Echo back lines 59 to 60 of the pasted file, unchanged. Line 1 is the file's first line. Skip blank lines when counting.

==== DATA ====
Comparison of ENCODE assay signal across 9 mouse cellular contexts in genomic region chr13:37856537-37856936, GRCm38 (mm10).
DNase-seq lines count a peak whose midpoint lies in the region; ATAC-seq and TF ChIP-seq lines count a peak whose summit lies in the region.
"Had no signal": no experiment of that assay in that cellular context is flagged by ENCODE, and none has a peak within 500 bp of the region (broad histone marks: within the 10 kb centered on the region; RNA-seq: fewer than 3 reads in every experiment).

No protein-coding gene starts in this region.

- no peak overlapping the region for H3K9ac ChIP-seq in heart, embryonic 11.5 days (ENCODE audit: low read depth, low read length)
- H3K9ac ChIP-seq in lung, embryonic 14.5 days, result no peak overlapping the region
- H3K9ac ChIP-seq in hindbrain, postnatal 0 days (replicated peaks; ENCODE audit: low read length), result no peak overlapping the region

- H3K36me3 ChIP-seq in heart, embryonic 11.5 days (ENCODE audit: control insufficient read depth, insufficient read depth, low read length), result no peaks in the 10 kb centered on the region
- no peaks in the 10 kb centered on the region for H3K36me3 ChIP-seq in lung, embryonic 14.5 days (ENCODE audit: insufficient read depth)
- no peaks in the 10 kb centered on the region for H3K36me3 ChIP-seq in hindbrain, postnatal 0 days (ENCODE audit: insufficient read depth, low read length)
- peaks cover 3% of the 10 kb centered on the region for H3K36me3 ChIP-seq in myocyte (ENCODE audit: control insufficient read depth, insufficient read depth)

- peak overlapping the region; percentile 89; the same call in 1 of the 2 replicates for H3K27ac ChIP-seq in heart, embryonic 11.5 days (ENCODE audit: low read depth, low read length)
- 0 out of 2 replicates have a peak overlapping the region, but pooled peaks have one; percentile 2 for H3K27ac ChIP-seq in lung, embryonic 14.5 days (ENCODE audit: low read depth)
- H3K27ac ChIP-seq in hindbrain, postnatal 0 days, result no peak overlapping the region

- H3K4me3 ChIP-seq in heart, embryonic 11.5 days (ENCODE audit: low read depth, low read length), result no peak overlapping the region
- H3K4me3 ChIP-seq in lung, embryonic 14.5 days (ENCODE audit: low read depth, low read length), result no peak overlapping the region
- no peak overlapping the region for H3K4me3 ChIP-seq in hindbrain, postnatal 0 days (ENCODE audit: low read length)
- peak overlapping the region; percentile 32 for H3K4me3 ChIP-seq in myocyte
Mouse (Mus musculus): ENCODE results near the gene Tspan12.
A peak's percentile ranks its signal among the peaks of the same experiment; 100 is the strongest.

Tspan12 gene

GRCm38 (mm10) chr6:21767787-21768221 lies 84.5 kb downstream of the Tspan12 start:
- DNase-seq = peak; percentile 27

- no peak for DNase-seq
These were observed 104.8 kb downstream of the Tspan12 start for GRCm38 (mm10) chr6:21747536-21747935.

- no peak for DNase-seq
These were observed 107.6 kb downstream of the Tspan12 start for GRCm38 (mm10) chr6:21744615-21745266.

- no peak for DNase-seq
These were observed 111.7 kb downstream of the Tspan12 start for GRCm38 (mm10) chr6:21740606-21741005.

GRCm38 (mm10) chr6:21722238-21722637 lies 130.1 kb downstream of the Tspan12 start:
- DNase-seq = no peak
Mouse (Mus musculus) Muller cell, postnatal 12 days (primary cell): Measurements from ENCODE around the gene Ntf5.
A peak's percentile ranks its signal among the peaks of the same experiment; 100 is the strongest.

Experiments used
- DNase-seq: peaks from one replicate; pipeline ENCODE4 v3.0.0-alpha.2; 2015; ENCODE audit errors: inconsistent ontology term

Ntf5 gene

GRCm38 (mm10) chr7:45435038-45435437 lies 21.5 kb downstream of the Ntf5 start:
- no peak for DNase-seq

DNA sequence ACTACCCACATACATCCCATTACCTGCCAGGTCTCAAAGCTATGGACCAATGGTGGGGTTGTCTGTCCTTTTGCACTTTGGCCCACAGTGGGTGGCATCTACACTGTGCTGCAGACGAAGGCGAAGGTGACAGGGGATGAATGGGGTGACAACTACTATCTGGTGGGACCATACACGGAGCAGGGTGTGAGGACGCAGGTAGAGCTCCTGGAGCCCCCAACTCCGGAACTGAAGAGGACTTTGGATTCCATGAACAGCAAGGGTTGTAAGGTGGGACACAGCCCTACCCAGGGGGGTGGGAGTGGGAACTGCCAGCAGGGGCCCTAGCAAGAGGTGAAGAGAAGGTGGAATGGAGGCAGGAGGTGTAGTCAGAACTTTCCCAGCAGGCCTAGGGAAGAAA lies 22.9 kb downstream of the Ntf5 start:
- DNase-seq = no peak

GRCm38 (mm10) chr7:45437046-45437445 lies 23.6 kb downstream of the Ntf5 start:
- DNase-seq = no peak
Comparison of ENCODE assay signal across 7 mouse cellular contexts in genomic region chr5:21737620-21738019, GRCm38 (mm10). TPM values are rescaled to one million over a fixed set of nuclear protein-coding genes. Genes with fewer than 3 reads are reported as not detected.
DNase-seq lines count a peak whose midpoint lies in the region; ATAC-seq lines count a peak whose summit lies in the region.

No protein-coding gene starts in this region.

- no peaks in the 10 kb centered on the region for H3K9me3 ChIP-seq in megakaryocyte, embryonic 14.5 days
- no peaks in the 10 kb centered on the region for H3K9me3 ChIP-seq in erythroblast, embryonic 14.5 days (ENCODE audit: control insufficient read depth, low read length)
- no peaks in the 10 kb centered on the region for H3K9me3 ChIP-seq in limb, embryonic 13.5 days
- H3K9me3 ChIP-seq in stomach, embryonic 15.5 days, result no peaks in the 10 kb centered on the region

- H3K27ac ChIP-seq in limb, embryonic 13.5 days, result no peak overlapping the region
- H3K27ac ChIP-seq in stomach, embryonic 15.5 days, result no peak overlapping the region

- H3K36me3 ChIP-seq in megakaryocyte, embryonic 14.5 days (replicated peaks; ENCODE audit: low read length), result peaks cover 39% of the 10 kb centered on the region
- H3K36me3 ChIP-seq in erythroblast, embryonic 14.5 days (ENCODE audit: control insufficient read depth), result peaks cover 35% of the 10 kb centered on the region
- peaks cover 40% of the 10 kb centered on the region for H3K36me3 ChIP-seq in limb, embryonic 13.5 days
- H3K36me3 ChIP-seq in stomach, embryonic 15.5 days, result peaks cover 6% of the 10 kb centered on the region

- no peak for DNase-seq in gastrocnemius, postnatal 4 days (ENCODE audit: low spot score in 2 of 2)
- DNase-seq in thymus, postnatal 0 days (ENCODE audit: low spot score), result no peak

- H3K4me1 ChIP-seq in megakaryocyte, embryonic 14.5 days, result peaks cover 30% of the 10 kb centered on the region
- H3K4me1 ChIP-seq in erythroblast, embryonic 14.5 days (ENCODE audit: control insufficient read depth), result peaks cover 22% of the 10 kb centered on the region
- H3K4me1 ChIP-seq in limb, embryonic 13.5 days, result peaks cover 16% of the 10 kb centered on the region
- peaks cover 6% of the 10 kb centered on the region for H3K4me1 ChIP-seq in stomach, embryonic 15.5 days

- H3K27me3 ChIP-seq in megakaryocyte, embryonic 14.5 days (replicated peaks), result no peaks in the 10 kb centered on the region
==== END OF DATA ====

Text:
- H3K4me1 ChIP-seq in erythroblast, embryonic 14.5 days (ENCODE audit: control insufficient read depth), result peaks cover 22% of the 10 kb centered on the region
- H3K4me1 ChIP-seq in limb, embryonic 13.5 days, result peaks cover 16% of the 10 kb centered on the region